Christy Clark speaks out against BC's membership form restrictions in Liberal leadership race
VICTORIA — The B.C. Liberal Party's effort to ration membership forms during its leadership race has provoked a backlash from candidate Christy Clark, who is concerned that she may not be able to sign up enough supporters before the Feb. 4 deadline.
The party executive held a summit Thursday evening in hopes of resolving the issue, where it agreed to increase the number of available sign-up books to 240 per campaign — or 6,000 individual forms — from the previous limit of 120 books.
But Clark's campaign continues to question the need for a limit at all.
"Our first question is why would anybody restrict the number of membership books available to sign up members to the party?" asked Clark campaign co-chair Sharon White.
"They're allocating less than three books per riding," she added.
"We're not being able to give our volunteers the tools they want and that they're asking for to be able to get people involved and enthused about the campaign and the leadership and the B.C. Liberal Party."
Bloy added that in addition to the books given to each campaign, MLAs and riding association presidents also get access to a limited number of additional books, giving the advantage to those campaigns that have endorsements from a large number of sitting MLAs.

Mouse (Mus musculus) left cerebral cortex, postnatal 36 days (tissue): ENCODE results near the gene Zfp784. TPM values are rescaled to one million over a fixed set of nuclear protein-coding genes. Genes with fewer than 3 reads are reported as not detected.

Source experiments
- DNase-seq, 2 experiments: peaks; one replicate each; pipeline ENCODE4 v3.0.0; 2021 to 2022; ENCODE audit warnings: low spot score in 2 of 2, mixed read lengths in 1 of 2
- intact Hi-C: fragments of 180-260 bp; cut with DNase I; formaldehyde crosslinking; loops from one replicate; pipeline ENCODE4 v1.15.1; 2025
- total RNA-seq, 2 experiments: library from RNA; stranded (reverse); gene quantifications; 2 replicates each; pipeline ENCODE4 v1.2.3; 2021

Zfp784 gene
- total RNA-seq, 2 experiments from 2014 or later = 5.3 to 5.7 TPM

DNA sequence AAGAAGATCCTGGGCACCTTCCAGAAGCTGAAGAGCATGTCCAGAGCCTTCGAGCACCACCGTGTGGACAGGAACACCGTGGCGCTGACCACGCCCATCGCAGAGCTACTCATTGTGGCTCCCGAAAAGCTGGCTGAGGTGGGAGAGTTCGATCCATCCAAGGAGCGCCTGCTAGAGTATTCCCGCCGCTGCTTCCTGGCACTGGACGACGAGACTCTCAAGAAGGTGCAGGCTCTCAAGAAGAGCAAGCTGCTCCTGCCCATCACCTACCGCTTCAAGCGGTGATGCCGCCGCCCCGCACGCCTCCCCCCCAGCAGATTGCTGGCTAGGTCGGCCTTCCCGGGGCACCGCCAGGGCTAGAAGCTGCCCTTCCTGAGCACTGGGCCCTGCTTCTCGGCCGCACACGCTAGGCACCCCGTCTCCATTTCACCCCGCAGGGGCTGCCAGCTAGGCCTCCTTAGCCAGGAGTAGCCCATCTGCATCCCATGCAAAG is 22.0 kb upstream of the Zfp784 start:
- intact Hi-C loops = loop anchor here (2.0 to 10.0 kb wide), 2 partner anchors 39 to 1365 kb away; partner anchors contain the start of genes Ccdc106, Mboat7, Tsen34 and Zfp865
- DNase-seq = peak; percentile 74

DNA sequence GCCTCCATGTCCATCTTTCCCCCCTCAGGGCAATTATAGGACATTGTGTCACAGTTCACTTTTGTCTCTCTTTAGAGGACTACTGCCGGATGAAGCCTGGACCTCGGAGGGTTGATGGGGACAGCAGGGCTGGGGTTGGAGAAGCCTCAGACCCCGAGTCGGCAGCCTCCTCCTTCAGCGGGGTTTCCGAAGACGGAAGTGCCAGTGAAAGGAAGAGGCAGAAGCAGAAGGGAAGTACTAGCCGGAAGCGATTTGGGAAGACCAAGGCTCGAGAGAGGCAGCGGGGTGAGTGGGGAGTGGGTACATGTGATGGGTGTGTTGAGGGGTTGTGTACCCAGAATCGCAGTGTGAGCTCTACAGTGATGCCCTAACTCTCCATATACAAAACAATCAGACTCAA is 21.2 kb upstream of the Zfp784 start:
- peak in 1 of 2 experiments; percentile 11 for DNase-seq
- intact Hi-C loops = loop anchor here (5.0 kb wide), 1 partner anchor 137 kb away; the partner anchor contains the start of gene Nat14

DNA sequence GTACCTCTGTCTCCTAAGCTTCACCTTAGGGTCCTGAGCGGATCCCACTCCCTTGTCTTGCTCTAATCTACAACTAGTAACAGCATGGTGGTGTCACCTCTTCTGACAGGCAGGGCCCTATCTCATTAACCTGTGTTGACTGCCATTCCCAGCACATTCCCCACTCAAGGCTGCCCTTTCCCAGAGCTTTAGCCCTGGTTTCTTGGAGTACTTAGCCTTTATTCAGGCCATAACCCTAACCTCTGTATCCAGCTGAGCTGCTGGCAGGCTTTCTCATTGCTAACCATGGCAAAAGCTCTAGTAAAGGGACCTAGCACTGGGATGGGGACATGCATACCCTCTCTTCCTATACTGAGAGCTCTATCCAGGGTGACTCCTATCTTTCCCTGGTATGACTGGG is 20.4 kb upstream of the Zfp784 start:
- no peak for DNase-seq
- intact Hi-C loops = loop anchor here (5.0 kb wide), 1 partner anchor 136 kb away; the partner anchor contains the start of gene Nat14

A relative outsider to the Liberal party apparatus of late, Clark has Bloy as her only caucus supporter.
Martin, the undisputed front-runner to succeed Chretien, has been accused of having an unfair stranglehold in the race because he controls the vast majority of riding associations in the provinces of Ontario, Alberta and British Columbia. As a result, critics charge, Martin's supporters are preventing those who might favour his opponents -- Finance Minister John Manley and Heritage Minister Sheila Copps -- from joining the party and becoming delegates that would ultimately elect a new leader.
-Mike Blanchfield. Leader Post. Regina, Sask.: Jun 9, 2003. pg. D.8
The restrictions prompted leadership hopefuls Deputy Prime Minister John Manley and Heritage Minister Sheila Copps to cry foul and accuse the Martin camp of controlling access to memberships.
Two weeks ago, B.C. lifted the restriction and replaced it with a limit of 100 memberships per candidate per riding, but added a cap of 1,000 forms at a time.
-Harrington, Carol. Canadian Press NewsWire. Toronto: Feb 1, 2003.
In three of the country's four largest provinces, Ontario, Alberta and British Columbia, access to membership forms -- the only mechanism for increasing the size of a party faction -- is controlled entirely by supporters of Paul Martin.
In those provinces, the Martin forces are signing up new Liberals by the thousands. They will vote overwhelmingly to boot Mr. Chretien out during votes in every riding, beginning this November.
Organizers loyal to Mr. Chretien, meanwhile, are systematically stymied in their attempts to get blank membership forms. Mr. Martin's advantage over Mr. Chretien grows by the day.
-Paul Wells. National Post. Don Mills, Ont.: Jul 10, 2002. pg. A.6